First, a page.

Kaliste Saloom Road widening project on track to be completed by 2022

Spencer Urquhart
@surquhart98

A timetable for the Kaliste Saloom Road widening project has officially been established, with the construction expected to be completed by the end of 2022.

The project consists of widening Kaliste Saloom Road from two to four lanes, as well as building a new section of the road with a bridge that’ll connect with East Broussard Road to form a roundabout, which is expected to improve traffic flow in a developing area of Lafayette.

Video courtesy of Spencer Urquhart. Footage of the bridge under construction that will connect East Broussard road and Kaliste Saloom Road.

Construction is now underway, and enough progress has been made for the project to be completed on schedule, according to Lafayette Consolidated Government engineer Mark Lavergne.

“The project is expected to be complete about three years from now,” Lavergne said. “There’s been lots of inspection and testing. There are about 26,000 cars that pass on Kaliste Saloom per day, and we’re building for a capacity of 40,000, which is should be quite enough for some time.”

Funding for the project remains an issue, as it was originally going to be funded by the state of Louisiana, but the funding never materialized even though Kaliste Saloom Road is a state highway.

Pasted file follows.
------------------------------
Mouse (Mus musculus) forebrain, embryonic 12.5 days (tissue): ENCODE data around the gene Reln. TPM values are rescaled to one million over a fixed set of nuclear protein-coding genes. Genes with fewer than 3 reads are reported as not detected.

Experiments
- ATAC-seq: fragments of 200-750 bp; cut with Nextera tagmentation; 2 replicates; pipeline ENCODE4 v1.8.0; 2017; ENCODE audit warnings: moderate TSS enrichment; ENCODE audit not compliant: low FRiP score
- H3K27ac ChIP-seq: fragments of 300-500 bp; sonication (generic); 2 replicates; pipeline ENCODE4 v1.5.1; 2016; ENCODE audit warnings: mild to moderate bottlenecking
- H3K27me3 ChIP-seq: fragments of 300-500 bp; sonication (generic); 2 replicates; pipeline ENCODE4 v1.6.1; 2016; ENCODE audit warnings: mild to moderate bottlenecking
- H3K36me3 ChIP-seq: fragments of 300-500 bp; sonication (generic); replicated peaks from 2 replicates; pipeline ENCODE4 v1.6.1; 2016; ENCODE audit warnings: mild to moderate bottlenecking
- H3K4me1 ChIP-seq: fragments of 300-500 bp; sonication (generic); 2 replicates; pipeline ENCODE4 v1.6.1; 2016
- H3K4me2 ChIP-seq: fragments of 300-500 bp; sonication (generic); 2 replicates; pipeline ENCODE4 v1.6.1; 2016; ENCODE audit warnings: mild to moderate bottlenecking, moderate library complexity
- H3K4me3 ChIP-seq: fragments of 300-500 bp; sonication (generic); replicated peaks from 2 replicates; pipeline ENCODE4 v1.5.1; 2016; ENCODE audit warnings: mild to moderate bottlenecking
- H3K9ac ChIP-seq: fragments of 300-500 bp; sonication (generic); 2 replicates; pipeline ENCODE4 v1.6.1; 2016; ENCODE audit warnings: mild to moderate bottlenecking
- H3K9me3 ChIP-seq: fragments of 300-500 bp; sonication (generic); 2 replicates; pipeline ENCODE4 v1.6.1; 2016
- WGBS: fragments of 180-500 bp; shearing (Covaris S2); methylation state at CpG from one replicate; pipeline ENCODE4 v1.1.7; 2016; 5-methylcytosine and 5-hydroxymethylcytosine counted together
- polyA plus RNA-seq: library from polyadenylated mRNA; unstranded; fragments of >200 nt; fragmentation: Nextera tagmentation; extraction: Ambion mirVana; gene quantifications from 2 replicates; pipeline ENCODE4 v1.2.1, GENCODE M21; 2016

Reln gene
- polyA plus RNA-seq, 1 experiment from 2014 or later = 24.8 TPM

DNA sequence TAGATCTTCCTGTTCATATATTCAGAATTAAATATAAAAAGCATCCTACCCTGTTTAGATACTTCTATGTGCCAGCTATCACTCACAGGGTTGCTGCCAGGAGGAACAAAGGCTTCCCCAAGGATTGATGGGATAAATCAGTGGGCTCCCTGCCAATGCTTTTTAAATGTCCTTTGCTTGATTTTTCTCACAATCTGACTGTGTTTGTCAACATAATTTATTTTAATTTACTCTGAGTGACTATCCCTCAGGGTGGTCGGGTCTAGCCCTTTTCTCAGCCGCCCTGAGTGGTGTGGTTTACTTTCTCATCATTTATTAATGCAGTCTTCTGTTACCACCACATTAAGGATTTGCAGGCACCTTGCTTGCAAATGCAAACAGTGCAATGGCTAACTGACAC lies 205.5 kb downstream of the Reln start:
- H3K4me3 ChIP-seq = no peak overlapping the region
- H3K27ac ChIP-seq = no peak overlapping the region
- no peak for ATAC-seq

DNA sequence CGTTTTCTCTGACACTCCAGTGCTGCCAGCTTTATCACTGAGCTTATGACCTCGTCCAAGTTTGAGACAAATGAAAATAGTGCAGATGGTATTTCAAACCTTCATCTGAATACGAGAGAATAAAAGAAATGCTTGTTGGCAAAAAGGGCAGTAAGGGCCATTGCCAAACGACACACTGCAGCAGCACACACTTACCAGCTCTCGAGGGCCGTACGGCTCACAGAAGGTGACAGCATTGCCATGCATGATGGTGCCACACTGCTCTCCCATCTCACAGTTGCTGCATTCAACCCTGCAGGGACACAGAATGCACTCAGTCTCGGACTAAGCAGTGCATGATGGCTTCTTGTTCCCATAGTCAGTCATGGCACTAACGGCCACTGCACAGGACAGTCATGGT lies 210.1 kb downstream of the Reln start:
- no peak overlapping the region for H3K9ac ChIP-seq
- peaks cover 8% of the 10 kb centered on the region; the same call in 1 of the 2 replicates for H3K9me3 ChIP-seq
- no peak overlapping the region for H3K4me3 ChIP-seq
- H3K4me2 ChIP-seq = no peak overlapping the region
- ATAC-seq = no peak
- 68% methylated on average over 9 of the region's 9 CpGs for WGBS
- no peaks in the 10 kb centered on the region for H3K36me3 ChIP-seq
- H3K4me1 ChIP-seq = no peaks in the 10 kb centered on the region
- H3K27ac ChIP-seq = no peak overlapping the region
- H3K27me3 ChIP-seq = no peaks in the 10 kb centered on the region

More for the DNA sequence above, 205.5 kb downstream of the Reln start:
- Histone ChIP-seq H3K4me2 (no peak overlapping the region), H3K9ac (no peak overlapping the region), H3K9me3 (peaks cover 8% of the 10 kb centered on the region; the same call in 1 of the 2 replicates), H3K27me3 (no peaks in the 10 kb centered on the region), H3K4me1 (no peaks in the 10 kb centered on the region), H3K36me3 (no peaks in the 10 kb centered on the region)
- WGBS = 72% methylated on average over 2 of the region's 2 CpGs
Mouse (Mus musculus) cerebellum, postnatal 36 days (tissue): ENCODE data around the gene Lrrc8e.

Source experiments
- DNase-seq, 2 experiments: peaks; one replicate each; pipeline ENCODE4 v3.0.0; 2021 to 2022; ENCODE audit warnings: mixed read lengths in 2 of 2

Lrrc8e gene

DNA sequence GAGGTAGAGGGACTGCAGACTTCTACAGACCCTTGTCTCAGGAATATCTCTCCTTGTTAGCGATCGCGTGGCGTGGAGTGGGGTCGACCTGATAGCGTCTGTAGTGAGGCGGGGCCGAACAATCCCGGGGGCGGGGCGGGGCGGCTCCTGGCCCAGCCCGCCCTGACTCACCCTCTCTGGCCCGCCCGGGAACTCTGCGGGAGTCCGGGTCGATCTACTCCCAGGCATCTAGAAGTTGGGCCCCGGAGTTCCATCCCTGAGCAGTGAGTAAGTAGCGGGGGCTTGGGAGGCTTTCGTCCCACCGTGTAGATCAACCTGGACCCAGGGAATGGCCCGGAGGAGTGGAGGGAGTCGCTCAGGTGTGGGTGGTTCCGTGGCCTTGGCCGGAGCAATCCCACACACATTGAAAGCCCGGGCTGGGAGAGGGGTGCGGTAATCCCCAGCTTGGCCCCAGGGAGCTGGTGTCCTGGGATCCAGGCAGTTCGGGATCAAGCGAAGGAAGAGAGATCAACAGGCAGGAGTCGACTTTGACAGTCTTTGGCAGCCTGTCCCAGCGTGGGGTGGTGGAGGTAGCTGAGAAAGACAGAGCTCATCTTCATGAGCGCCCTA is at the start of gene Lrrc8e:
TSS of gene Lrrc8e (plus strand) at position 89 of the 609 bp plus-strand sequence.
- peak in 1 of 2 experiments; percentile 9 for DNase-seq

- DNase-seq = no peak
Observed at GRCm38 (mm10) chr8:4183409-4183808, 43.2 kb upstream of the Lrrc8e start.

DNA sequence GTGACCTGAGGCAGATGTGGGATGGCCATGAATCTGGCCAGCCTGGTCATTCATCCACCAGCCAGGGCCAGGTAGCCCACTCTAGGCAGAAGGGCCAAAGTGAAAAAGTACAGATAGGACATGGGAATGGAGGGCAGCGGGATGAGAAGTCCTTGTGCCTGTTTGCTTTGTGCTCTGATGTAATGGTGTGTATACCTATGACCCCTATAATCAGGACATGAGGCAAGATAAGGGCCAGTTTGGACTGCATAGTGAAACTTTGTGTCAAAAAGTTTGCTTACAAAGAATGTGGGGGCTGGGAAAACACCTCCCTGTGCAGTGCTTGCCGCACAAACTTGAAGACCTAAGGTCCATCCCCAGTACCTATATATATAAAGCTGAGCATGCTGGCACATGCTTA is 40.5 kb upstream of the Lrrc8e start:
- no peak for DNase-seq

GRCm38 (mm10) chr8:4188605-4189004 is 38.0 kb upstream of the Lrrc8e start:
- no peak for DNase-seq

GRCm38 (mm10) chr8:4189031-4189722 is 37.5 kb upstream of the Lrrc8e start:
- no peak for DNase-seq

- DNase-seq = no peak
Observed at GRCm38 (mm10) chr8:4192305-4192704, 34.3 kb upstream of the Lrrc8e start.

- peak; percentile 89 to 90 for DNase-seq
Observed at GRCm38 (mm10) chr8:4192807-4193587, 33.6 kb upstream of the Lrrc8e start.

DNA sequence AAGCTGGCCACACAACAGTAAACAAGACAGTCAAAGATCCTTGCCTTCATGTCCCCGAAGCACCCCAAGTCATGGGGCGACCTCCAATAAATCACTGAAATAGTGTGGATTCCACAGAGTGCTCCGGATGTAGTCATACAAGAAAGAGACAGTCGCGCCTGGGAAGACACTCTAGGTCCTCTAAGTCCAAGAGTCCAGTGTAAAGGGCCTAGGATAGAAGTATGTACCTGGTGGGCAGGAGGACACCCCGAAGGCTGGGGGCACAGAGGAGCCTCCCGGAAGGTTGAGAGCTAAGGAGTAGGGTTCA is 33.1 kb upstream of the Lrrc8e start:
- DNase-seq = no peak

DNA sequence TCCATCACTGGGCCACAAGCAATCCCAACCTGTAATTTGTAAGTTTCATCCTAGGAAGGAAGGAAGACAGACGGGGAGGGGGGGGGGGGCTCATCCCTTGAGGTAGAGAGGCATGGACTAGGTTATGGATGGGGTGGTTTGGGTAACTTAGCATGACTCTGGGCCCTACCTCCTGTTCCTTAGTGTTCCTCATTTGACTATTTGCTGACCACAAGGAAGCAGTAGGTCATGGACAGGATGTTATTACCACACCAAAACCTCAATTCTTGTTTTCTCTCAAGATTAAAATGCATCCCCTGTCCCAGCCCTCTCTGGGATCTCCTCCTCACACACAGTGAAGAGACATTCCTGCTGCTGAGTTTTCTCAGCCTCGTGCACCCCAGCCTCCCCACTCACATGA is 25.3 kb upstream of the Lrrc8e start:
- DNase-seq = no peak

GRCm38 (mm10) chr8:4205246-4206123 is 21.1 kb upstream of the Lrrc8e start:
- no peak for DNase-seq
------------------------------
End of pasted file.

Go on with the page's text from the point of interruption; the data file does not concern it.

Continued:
“They (the state) originally offered us enough for a five-lane highway,” Lavergne said. “We only got $4 million, and we need $40 million. Those moneys (from the state) have not materialized yet, every year we apply. We can receive promise from them, but it (the money) is absolutely in the vapor until you actually see it.”

The LCG ended up taking over the project, as they decided it was too important to delay any further, and construction is currently over halfway through.

“We (LCG) took over the project design,” Lavergne said. “We decided to put up the money since it was such an important project for the community. The project is probably 65 percent complete. We’re about 5-6 years into construction and about $10 million into construction. We’ve spent about $6-7 million in utilities along with 3.3 million in drainage and sewage. People have been wondering why it’s taking so long, but they just haven’t been able to see it above ground yet.”

The project is being built near the Isaac Verot Coulee, which has a history of flooding, but Lavergne said that improvements have been made to ensure that flooding won’t be an issue for the new road.

“Whenever you build anything on a flood plain, there’s regulations,” Lavergne said. “Anything in a floodway must come with engineering analysis, you have to make improvements right around the bridge. When it rains you don’t see any flooding, it’s actually slightly improved.”

The location of the project is projected to be an attractive spot for businesses once construction is complete. Dog House Pet Grooming owner Susan Wood, who’s business is located along where the project is taking place, is glad that it’s underway.

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